I was just reading Henry Miller’s Nexus and I got to a passage where Miller’s just given some sort of impromptu speech or criticism at a literary event which afterwards he can barely remember, but he impressed the hell out of everyone there who heard him, so much so that the MC (?) of the event approaches him afterwards and asks him to take over. Then, as Henry goes home, he laments the gulf between the impressions he effortlessly inspires and the pitifully lonely work that he must do as an artist. He can’t help but fall into a hole where he tells himself that those people who he impresses don’t know him, they only know his mask, his persona, which is an easy and meaningless nothing. Their feelings about his art might reveal themselves as wholly prejudiced, or, even worse, entirely insubstantial.
Reading this cheered me up because I sympathized so greatly. I resent the impressions others have of my mask — they have no right to be impressed with me when they haven’t even read my work. Impressing people is embarrassing.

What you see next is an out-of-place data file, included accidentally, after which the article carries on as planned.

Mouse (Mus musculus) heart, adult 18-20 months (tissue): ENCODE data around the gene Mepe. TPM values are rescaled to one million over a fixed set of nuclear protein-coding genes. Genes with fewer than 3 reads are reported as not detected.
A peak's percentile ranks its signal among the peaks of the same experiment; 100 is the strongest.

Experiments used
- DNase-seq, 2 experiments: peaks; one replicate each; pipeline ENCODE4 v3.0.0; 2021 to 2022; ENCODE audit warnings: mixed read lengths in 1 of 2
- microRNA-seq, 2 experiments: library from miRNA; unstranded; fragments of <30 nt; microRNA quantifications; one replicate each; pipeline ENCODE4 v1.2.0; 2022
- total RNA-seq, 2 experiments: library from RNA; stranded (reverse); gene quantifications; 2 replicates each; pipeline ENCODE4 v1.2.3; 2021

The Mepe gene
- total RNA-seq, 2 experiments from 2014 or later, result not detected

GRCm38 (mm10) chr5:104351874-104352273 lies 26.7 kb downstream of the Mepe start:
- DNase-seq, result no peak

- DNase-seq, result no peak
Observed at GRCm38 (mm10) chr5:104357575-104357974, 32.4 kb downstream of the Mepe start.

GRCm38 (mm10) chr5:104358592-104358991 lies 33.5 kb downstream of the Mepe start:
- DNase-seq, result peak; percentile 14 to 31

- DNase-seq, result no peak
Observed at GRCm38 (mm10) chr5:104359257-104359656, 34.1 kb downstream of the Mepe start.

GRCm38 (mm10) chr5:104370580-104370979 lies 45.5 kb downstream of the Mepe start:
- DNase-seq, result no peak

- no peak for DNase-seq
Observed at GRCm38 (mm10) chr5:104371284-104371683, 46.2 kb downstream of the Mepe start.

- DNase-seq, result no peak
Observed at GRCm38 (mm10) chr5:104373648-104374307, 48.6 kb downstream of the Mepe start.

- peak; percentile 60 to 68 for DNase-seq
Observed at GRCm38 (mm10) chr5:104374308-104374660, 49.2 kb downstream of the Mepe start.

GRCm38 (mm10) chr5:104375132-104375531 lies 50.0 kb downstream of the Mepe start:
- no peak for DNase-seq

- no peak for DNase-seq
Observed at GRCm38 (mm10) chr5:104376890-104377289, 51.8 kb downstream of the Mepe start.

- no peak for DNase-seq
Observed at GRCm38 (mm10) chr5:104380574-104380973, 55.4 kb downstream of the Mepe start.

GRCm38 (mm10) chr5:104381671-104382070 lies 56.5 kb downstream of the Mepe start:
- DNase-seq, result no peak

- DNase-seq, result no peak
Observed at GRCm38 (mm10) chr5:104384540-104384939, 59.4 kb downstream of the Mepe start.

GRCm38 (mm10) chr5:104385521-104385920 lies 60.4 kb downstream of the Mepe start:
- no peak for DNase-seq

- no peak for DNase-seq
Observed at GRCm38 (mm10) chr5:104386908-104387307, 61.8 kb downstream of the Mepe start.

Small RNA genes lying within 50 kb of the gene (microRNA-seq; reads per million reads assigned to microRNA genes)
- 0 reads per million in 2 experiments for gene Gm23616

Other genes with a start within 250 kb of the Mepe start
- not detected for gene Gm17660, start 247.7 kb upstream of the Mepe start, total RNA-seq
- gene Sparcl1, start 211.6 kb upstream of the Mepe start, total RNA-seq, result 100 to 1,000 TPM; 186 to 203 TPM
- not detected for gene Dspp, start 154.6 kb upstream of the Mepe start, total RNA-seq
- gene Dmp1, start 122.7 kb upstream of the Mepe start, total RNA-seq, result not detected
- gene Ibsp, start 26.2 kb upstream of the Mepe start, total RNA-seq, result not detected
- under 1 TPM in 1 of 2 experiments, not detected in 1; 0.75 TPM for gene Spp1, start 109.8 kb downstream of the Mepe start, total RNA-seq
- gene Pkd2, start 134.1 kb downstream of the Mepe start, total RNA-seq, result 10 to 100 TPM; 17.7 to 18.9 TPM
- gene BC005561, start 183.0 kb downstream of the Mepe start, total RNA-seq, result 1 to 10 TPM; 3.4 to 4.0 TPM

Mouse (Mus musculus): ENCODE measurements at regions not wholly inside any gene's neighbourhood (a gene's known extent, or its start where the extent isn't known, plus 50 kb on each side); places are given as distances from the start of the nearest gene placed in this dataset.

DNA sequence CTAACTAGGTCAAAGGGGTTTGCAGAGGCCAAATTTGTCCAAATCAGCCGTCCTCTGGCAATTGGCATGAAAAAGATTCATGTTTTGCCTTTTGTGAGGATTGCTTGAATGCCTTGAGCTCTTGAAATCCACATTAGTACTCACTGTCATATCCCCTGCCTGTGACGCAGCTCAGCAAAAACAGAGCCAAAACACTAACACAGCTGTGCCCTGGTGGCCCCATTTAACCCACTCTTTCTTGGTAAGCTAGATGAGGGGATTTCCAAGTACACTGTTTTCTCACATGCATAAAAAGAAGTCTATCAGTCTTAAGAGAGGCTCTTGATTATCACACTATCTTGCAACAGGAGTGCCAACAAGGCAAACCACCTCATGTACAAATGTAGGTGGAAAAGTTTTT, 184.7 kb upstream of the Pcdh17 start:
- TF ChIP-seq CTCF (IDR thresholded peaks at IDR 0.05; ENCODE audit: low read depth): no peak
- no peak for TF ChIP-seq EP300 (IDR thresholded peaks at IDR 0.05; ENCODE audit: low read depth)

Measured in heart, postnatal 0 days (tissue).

Then I thought that, Miller being one of the greatest and most successful authors of all time, I am surely not the only one to have appreciated this passage of his in the same way. In other words, I surely do not exist in a vacuum. It is going to be quite a strange effort to disappear into my work, as I’ve always told myself that I look forward to doing. In effect, I am seeking to kill off the high I get from impressing people just be walking around. Instead I am trudging alone into an arena where the genuine articles, the genuinely envious, the people who know their stuff, the geniuses, as well as the amateurs and the people who can barely even read, can, and hopefully will, knock me around with abandon.
I think that Bitchface has been reading my work, may well be reading it right now, and, oddly enough, my greatest fear is that she isn’t impressed.
[This was a journal entry I wrote in the evening of 9/25/13, and, with some redaction and sanitation, I thought it would make a passable blog entry]